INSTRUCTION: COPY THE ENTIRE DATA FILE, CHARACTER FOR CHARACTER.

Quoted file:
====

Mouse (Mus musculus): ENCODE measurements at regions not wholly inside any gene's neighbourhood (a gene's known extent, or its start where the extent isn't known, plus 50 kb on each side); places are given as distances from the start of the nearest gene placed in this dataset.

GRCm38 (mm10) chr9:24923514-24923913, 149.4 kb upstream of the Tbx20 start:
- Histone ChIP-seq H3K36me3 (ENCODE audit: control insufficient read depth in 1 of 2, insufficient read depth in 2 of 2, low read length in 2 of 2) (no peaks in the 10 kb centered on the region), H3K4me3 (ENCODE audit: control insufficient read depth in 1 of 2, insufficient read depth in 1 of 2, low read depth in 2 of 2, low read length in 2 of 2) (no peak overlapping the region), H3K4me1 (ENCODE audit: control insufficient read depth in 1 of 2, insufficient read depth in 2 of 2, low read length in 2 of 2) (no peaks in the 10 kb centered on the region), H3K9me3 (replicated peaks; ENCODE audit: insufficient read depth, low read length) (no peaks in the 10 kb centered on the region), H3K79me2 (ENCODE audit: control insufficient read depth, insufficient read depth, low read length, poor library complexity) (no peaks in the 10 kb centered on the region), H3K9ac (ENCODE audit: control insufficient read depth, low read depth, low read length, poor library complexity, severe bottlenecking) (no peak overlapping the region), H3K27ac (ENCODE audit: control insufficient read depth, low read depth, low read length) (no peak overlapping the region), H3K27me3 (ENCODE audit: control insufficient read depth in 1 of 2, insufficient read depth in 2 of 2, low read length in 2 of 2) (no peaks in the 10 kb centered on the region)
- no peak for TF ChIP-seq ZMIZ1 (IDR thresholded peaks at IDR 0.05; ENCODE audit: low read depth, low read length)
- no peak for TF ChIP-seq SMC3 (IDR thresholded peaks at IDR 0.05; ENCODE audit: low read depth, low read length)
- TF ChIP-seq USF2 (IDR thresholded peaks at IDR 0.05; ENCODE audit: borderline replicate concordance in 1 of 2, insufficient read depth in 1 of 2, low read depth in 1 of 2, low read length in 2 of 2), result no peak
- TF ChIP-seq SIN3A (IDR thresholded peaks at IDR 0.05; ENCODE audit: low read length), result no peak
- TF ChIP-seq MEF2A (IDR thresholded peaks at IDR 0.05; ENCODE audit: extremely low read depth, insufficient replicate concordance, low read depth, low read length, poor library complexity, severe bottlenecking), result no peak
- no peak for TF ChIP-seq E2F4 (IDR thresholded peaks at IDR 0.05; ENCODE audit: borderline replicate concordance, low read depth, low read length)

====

Mouse (Mus musculus): ENCODE measurements at regions not wholly inside any gene's neighbourhood (a gene's known extent, or its start where the extent isn't known, plus 50 kb on each side); places are given as distances from the start of the nearest gene placed in this dataset.

GRCm38 (mm10) chr9:24923514-24923913, 149.4 kb upstream of the Tbx20 start:
- Histone ChIP-seq H3K36me3 (ENCODE audit: control insufficient read depth in 1 of 2, insufficient read depth in 2 of 2, low read length in 2 of 2) (no peaks in the 10 kb centered on the region), H3K4me3 (ENCODE audit: control insufficient read depth in 1 of 2, insufficient read depth in 1 of 2, low read depth in 2 of 2, low read length in 2 of 2) (no peak overlapping the region), H3K4me1 (ENCODE audit: control insufficient read depth in 1 of 2, insufficient read depth in 2 of 2, low read length in 2 of 2) (no peaks in the 10 kb centered on the region), H3K9me3 (replicated peaks; ENCODE audit: insufficient read depth, low read length) (no peaks in the 10 kb centered on the region), H3K79me2 (ENCODE audit: control insufficient read depth, insufficient read depth, low read length, poor library complexity) (no peaks in the 10 kb centered on the region), H3K9ac (ENCODE audit: control insufficient read depth, low read depth, low read length, poor library complexity, severe bottlenecking) (no peak overlapping the region), H3K27ac (ENCODE audit: control insufficient read depth, low read depth, low read length) (no peak overlapping the region), H3K27me3 (ENCODE audit: control insufficient read depth in 1 of 2, insufficient read depth in 2 of 2, low read length in 2 of 2) (no peaks in the 10 kb centered on the region)
- no peak for TF ChIP-seq ZMIZ1 (IDR thresholded peaks at IDR 0.05; ENCODE audit: low read depth, low read length)
- no peak for TF ChIP-seq SMC3 (IDR thresholded peaks at IDR 0.05; ENCODE audit: low read depth, low read length)
- TF ChIP-seq USF2 (IDR thresholded peaks at IDR 0.05; ENCODE audit: borderline replicate concordance in 1 of 2, insufficient read depth in 1 of 2, low read depth in 1 of 2, low read length in 2 of 2), result no peak
- TF ChIP-seq SIN3A (IDR thresholded peaks at IDR 0.05; ENCODE audit: low read length), result no peak
- TF ChIP-seq MEF2A (IDR thresholded peaks at IDR 0.05; ENCODE audit: extremely low read depth, insufficient replicate concordance, low read depth, low read length, poor library complexity, severe bottlenecking), result no peak
- no peak for TF ChIP-seq E2F4 (IDR thresholded peaks at IDR 0.05; ENCODE audit: borderline replicate concordance, low read depth, low read length)